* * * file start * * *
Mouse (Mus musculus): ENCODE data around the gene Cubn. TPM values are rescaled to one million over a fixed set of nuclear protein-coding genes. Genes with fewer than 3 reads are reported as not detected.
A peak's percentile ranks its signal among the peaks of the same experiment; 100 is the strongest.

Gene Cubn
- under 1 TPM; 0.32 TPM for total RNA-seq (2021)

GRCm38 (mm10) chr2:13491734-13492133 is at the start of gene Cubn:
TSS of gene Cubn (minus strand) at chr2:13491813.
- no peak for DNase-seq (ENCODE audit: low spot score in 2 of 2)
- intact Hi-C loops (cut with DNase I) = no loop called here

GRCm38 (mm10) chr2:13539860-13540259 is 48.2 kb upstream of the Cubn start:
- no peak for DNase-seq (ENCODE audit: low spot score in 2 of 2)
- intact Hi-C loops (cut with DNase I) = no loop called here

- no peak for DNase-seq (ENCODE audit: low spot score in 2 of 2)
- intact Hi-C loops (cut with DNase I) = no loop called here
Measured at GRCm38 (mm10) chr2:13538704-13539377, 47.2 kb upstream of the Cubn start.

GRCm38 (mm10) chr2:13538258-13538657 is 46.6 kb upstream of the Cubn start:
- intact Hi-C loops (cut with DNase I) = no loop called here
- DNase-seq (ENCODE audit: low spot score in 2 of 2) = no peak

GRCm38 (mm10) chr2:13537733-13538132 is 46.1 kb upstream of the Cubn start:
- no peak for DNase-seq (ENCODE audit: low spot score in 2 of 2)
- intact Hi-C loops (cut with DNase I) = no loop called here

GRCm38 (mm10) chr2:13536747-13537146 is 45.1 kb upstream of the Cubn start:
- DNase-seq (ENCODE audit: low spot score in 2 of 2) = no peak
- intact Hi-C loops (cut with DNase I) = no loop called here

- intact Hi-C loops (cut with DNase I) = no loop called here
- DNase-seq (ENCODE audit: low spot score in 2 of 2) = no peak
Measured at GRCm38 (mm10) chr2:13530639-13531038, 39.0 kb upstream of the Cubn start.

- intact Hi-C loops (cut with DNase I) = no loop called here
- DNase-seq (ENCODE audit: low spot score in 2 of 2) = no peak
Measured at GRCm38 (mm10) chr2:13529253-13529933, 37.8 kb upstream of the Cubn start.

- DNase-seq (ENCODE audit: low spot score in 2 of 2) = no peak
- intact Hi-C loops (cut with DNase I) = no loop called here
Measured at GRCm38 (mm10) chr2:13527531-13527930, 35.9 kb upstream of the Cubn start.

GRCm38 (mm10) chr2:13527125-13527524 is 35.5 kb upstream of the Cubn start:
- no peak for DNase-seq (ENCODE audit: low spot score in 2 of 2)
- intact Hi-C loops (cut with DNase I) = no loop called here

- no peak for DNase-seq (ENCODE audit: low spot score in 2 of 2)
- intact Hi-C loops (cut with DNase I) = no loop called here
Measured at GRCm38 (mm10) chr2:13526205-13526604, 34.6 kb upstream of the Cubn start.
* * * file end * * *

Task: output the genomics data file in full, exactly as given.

Mouse (Mus musculus): ENCODE data around the gene Cubn. TPM values are rescaled to one million over a fixed set of nuclear protein-coding genes. Genes with fewer than 3 reads are reported as not detected.
A peak's percentile ranks its signal among the peaks of the same experiment; 100 is the strongest.

Gene Cubn
- under 1 TPM; 0.32 TPM for total RNA-seq (2021)

GRCm38 (mm10) chr2:13491734-13492133 is at the start of gene Cubn:
TSS of gene Cubn (minus strand) at chr2:13491813.
- no peak for DNase-seq (ENCODE audit: low spot score in 2 of 2)
- intact Hi-C loops (cut with DNase I) = no loop called here

GRCm38 (mm10) chr2:13539860-13540259 is 48.2 kb upstream of the Cubn start:
- no peak for DNase-seq (ENCODE audit: low spot score in 2 of 2)
- intact Hi-C loops (cut with DNase I) = no loop called here

- no peak for DNase-seq (ENCODE audit: low spot score in 2 of 2)
- intact Hi-C loops (cut with DNase I) = no loop called here
Measured at GRCm38 (mm10) chr2:13538704-13539377, 47.2 kb upstream of the Cubn start.

GRCm38 (mm10) chr2:13538258-13538657 is 46.6 kb upstream of the Cubn start:
- intact Hi-C loops (cut with DNase I) = no loop called here
- DNase-seq (ENCODE audit: low spot score in 2 of 2) = no peak

GRCm38 (mm10) chr2:13537733-13538132 is 46.1 kb upstream of the Cubn start:
- no peak for DNase-seq (ENCODE audit: low spot score in 2 of 2)
- intact Hi-C loops (cut with DNase I) = no loop called here

GRCm38 (mm10) chr2:13536747-13537146 is 45.1 kb upstream of the Cubn start:
- DNase-seq (ENCODE audit: low spot score in 2 of 2) = no peak
- intact Hi-C loops (cut with DNase I) = no loop called here

- intact Hi-C loops (cut with DNase I) = no loop called here
- DNase-seq (ENCODE audit: low spot score in 2 of 2) = no peak
Measured at GRCm38 (mm10) chr2:13530639-13531038, 39.0 kb upstream of the Cubn start.

- intact Hi-C loops (cut with DNase I) = no loop called here
- DNase-seq (ENCODE audit: low spot score in 2 of 2) = no peak
Measured at GRCm38 (mm10) chr2:13529253-13529933, 37.8 kb upstream of the Cubn start.

- DNase-seq (ENCODE audit: low spot score in 2 of 2) = no peak
- intact Hi-C loops (cut with DNase I) = no loop called here
Measured at GRCm38 (mm10) chr2:13527531-13527930, 35.9 kb upstream of the Cubn start.

GRCm38 (mm10) chr2:13527125-13527524 is 35.5 kb upstream of the Cubn start:
- no peak for DNase-seq (ENCODE audit: low spot score in 2 of 2)
- intact Hi-C loops (cut with DNase I) = no loop called here

- no peak for DNase-seq (ENCODE audit: low spot score in 2 of 2)
- intact Hi-C loops (cut with DNase I) = no loop called here
Measured at GRCm38 (mm10) chr2:13526205-13526604, 34.6 kb upstream of the Cubn start.